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Cyclist on the sidewalk
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A cyclist blasts through a red
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Red light, yellow light
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Over the line
The intersection at Dundas and Huron is a tricky one.
Huron is one way going north and one way going south at the intersection, which means there are no lefts or right turns onto Huron from Dundas.
Smack dab in the middle of Chinatown, the flow of traffic - car, bike and pedestrian - is constant. There isn't a time of day when cars aren't sneaking through yellows, or pedestrians jumping greens and, yes, cyclists (sometimes) taking to the sidewalks.
To add to the snarl, grocers park on both sides of Dundas close to the intersection to unload their fruits and veggies. The traffic lights at the intersection change quickly, to allow traffic to keep moving on Dundas so it doesn't get bottlenecked at Spadina.
Last Tuesday morning, a 56-year-old woman walking eastbound on the south side of Dundas at Huron was struck and hit by a cyclist.
It's unclear how fast the cyclist was traveling, but police report the woman falling, hitting her head and suffering life-threatening injuries - a fractured skull. Thankfully, she will survive.
The public outrage was immediate, much of that focused on the fact the cyclist involved, who was charged with careless driving, walked away from the incident with a mere $400 fine.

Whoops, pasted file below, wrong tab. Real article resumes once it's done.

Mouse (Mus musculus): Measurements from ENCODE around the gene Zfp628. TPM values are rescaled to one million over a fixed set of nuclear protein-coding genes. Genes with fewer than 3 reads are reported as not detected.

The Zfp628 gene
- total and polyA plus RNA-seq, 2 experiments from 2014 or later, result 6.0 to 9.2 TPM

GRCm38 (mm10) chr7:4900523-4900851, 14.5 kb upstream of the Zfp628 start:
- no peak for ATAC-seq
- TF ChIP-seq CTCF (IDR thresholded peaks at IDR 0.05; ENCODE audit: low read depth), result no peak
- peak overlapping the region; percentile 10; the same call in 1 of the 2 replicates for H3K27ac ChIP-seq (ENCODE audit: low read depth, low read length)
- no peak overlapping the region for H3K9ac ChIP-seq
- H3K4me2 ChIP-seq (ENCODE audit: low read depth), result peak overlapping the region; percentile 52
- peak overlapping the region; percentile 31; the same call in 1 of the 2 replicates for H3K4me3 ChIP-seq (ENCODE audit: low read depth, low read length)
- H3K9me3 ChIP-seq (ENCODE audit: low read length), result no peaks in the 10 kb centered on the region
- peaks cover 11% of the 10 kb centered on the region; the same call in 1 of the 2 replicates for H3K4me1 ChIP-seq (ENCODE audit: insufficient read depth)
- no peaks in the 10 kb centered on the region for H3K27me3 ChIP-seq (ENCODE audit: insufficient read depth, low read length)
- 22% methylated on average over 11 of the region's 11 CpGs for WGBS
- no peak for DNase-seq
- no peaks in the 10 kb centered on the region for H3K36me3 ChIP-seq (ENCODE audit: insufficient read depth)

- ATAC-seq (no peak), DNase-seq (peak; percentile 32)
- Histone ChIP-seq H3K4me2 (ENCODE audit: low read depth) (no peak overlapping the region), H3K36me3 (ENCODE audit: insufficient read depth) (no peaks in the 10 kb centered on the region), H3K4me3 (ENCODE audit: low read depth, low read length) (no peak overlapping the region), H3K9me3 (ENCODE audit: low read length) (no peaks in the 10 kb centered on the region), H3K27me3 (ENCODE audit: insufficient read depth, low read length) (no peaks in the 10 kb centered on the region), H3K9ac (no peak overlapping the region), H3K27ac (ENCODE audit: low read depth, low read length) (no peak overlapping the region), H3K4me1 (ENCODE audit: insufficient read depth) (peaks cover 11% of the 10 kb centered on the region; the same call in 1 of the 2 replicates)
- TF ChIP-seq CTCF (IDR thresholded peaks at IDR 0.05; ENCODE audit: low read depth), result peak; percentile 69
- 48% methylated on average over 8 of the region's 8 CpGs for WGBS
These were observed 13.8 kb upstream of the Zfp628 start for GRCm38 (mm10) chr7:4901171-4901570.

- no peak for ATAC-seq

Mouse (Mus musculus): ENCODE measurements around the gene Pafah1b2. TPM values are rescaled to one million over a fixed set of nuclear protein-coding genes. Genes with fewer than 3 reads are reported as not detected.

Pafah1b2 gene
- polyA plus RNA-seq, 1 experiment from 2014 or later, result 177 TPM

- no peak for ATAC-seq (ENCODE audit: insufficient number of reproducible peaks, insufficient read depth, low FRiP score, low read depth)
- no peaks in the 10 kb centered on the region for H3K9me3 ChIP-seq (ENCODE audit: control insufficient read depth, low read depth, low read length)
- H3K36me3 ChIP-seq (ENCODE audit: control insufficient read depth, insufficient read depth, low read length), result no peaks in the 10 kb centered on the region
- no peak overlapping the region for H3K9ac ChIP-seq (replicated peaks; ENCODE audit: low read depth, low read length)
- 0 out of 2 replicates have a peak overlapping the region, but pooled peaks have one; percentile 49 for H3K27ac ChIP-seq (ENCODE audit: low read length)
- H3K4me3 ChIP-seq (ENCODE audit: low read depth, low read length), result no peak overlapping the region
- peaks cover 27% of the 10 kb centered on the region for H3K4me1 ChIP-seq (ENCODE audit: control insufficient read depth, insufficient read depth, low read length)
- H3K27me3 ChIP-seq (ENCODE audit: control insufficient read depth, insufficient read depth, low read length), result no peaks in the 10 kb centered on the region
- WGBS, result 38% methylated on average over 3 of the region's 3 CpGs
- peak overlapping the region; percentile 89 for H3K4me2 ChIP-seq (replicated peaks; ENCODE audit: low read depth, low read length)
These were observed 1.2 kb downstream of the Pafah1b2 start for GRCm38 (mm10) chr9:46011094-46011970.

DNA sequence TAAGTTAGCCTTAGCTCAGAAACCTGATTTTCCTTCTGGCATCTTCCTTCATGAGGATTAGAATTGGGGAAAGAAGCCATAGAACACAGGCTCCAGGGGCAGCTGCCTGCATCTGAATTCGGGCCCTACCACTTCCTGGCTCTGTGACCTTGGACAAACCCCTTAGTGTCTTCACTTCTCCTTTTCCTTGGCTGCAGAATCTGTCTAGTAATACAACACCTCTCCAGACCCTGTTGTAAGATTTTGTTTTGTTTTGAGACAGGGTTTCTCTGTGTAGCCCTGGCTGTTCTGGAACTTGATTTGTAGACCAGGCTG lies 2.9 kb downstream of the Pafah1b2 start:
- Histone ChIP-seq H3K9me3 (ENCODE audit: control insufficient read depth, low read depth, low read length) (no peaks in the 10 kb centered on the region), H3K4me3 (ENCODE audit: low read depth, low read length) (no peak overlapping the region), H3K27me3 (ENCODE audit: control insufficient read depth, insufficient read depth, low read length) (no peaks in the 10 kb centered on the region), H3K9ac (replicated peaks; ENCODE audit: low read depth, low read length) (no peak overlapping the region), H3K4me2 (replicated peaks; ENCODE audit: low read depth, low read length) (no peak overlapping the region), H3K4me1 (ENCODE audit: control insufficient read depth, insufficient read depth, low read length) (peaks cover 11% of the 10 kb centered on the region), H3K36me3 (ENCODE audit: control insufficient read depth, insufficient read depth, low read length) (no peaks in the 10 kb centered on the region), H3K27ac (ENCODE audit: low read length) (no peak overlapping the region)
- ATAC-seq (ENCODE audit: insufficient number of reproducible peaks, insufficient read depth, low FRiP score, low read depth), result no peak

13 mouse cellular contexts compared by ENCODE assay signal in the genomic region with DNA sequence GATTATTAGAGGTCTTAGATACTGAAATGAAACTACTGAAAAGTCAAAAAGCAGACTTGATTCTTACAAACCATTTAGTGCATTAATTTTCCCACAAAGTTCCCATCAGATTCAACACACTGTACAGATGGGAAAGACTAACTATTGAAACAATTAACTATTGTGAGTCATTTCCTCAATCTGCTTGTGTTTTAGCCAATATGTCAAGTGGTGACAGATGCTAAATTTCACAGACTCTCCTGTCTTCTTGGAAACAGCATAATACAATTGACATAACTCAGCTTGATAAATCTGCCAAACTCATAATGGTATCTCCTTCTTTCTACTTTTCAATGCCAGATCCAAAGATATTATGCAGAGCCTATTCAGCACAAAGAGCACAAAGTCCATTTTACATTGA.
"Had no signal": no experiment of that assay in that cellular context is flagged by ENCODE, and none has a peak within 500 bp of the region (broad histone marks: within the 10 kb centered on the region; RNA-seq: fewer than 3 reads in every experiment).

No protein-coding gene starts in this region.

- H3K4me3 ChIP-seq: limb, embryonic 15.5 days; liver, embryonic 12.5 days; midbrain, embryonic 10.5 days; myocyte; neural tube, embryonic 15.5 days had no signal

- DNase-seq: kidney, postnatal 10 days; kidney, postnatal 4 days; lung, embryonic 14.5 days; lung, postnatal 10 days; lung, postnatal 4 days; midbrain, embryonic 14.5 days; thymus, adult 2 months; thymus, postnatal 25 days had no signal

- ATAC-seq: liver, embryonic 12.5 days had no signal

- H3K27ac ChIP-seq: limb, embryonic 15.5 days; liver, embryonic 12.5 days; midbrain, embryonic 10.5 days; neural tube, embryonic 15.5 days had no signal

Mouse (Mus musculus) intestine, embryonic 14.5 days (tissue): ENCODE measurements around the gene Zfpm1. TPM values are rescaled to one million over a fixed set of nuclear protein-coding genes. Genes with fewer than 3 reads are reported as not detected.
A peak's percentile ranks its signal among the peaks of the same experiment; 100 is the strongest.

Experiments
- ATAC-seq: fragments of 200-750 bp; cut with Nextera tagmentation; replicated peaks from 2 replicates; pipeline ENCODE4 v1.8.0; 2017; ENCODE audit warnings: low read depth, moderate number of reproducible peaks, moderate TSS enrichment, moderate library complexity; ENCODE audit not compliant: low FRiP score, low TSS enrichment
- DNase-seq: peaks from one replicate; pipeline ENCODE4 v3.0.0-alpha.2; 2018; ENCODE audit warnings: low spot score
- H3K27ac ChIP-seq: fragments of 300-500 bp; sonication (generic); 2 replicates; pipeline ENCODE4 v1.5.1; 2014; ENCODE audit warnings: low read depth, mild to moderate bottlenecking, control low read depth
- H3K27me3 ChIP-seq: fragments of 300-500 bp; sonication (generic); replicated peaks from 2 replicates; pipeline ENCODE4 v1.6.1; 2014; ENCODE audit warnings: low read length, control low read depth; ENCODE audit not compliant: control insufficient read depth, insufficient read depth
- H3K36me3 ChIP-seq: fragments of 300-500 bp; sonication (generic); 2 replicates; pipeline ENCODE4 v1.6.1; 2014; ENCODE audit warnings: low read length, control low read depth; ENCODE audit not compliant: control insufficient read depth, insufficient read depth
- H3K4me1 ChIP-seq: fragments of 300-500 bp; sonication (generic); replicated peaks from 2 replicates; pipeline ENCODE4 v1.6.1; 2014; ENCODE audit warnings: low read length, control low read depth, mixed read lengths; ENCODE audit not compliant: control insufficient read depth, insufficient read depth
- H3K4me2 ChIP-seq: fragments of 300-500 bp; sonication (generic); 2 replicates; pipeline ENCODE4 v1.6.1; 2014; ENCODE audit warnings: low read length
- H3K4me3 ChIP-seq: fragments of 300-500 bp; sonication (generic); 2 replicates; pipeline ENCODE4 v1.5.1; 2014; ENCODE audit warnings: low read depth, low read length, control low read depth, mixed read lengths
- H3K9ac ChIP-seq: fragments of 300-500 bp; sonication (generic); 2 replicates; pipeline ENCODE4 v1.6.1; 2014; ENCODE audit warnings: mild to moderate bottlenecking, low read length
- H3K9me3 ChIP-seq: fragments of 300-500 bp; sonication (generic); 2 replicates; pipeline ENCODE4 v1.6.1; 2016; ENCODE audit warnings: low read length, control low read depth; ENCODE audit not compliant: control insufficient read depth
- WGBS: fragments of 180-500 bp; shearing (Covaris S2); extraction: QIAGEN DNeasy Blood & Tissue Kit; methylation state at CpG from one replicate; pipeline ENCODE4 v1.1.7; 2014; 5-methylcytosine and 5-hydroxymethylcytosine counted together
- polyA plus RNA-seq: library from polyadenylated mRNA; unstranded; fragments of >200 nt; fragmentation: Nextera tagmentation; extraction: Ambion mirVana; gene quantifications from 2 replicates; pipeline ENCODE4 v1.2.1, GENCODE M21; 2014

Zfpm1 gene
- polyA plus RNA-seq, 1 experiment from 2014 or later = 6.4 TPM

Not exactly. The cyclist involved still faces the possibility of a six-month jail term, the maximum allowed under the Highway Traffic Act, if he was charged under what's known as Part III of the act. Toronto police corporate communications were unable to tell me for sure Friday if that's the case. I'll let you know when I know.
But let's not let the details get in the way of a little public hysteria. Within 48 hours of the incident, police announced stepped up enforcement on cyclists.
The accident (can I call it that?) has become a flashpoint for anti-bike sentiment, maybe even a watershed moment for cycling in the city, especially in the context of the shit coming down the pipe at City Hall on the subject of transportation on two wheels.
In the cars versus bikes versus pedestrians debate that seems to be all the road rage these days, the summer of 2011 is shaping up to be a very bad one for those who prefer to get around on two wheels.
The incident at Huron and Dundas has unleashed the kind of backlash against cyclists that those infamous photos of the sleepy conductor did against the TTC.
And just as in the case of the sleepy conductor - the guy nodded off because he had a heart condition - important details either lost or twisted in the reporting of this case have given the accident a decidely different blush, and caused many to jump to conclusions.
As usual the provocateurs on right-wing talk radio are leading the charge in shaping broader public sentiment, calling for the licensing of cyclists. Funny how those usually agitating for less government now want to create more bureaucracy to rein in supposedly crazy cyclists.
The police, though, must share some of the blame for feeding the public's anger.
The initial press release issued by the cops says the cyclist crashed into the woman while she was "crossing within the crosswalk at Huron Street with the appropriate signal." The operative word here being "crosswalk."